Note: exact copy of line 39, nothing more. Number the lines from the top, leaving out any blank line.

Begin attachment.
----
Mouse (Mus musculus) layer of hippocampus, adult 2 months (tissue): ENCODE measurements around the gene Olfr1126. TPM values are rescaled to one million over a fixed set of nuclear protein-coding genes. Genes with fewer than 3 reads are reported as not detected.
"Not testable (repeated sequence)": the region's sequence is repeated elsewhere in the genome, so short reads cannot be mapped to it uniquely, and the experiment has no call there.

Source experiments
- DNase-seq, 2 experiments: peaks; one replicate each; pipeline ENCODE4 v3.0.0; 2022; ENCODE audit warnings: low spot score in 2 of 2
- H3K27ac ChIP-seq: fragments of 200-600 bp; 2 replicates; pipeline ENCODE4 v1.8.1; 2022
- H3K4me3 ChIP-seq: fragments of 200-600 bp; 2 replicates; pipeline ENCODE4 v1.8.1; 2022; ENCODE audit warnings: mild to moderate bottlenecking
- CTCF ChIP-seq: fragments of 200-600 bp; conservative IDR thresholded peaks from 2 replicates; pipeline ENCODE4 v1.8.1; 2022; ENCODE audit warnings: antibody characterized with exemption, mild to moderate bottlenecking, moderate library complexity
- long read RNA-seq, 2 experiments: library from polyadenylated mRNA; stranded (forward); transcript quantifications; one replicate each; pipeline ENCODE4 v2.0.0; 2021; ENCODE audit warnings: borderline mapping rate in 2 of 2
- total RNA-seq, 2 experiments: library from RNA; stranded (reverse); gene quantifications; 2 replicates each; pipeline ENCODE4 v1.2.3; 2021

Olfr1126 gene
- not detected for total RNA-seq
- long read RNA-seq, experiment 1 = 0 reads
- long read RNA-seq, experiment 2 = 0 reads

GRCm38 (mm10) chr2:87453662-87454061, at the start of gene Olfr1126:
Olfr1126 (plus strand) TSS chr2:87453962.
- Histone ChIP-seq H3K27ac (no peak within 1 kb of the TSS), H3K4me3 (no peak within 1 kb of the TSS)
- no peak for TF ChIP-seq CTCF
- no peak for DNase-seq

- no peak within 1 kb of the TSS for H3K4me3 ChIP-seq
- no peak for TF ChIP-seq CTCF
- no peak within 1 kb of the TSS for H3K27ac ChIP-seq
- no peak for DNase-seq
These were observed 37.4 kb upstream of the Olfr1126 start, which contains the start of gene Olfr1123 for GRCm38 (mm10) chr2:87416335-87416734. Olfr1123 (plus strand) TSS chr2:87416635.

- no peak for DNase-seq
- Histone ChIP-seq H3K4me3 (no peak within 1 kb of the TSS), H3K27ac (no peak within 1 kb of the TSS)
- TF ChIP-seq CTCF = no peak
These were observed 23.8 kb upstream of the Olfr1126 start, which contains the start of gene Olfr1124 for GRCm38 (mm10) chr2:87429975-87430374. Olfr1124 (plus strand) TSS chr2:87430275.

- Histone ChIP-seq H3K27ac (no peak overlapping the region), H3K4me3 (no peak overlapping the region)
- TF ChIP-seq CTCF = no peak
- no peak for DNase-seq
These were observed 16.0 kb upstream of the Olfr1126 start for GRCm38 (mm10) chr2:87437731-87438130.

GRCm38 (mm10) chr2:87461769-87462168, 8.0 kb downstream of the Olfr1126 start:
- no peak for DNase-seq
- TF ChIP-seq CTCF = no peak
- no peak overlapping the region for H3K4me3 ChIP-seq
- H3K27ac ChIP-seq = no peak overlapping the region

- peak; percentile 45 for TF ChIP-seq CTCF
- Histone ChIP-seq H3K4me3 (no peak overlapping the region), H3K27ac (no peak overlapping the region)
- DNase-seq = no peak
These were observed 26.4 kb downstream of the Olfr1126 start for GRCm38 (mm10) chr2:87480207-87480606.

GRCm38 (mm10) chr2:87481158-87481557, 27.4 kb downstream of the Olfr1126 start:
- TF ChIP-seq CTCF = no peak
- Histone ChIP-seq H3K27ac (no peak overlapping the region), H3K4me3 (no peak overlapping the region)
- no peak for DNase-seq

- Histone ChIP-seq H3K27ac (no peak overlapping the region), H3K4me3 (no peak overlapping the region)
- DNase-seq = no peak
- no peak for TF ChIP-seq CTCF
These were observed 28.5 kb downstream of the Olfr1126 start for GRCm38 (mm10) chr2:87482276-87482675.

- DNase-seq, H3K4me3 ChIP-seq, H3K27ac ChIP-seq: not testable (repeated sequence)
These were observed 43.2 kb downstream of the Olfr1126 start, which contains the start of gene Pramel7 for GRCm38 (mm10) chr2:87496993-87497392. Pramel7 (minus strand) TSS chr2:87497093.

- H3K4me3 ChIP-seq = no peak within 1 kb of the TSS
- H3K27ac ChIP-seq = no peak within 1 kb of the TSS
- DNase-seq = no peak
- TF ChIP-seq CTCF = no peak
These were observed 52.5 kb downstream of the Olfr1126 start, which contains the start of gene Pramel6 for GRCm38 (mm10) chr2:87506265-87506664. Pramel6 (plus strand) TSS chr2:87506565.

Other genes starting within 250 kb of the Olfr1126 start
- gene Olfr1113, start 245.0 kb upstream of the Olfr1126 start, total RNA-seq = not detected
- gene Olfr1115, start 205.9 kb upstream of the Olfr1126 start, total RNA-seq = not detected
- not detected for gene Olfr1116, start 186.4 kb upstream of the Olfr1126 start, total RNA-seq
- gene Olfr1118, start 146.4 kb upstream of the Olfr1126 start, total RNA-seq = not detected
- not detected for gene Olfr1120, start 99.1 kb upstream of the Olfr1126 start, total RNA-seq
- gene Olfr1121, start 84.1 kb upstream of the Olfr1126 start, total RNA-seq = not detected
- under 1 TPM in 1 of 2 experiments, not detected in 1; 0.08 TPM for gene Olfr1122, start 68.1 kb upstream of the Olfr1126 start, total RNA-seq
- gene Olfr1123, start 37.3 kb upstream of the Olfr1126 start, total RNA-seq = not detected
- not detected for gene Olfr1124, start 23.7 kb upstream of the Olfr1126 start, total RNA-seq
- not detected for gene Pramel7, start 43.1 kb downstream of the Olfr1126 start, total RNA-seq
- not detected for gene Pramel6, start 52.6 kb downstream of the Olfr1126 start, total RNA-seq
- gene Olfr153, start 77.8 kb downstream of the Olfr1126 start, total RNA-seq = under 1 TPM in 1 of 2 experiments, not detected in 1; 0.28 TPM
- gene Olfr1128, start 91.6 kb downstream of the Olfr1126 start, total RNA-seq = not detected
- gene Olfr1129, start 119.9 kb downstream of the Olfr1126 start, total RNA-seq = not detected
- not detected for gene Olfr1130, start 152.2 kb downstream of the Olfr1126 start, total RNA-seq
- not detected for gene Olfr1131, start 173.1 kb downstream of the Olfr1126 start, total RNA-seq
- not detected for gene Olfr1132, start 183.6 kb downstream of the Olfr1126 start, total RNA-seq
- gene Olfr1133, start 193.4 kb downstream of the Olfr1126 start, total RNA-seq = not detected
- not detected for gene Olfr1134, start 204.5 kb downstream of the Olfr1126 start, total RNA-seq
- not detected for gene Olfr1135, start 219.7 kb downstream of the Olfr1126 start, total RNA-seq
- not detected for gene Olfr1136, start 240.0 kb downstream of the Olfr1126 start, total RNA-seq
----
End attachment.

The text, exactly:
- DNase-seq = no peak